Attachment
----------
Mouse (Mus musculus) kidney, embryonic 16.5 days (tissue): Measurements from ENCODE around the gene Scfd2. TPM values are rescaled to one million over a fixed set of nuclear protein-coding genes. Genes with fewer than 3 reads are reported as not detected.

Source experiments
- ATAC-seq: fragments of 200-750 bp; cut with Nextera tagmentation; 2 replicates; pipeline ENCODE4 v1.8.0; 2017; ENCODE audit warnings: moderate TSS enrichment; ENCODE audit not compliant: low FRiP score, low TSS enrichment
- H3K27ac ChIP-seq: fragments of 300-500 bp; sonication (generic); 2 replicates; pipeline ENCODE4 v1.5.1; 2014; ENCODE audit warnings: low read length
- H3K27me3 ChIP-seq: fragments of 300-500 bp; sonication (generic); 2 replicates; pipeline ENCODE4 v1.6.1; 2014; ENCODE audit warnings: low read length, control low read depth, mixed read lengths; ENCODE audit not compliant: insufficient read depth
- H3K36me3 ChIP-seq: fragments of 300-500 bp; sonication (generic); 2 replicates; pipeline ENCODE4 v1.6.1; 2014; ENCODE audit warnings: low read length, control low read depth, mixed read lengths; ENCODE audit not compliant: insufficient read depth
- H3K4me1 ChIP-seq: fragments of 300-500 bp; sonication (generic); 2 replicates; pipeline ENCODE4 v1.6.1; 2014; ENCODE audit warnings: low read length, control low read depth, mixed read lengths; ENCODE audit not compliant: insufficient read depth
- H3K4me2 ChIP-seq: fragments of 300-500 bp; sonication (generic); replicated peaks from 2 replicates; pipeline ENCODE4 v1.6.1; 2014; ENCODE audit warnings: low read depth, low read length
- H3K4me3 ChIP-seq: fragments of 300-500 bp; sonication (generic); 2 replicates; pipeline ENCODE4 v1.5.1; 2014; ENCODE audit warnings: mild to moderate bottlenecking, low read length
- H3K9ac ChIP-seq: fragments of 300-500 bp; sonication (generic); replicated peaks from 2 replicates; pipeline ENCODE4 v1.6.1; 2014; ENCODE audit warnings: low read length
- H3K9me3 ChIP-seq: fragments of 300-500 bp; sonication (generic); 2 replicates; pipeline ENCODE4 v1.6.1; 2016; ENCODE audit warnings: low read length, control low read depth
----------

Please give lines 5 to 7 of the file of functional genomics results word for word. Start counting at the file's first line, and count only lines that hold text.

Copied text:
- H3K27me3 ChIP-seq: fragments of 300-500 bp; sonication (generic); 2 replicates; pipeline ENCODE4 v1.6.1; 2014; ENCODE audit warnings: low read length, control low read depth, mixed read lengths; ENCODE audit not compliant: insufficient read depth
- H3K36me3 ChIP-seq: fragments of 300-500 bp; sonication (generic); 2 replicates; pipeline ENCODE4 v1.6.1; 2014; ENCODE audit warnings: low read length, control low read depth, mixed read lengths; ENCODE audit not compliant: insufficient read depth
- H3K4me1 ChIP-seq: fragments of 300-500 bp; sonication (generic); 2 replicates; pipeline ENCODE4 v1.6.1; 2014; ENCODE audit warnings: low read length, control low read depth, mixed read lengths; ENCODE audit not compliant: insufficient read depth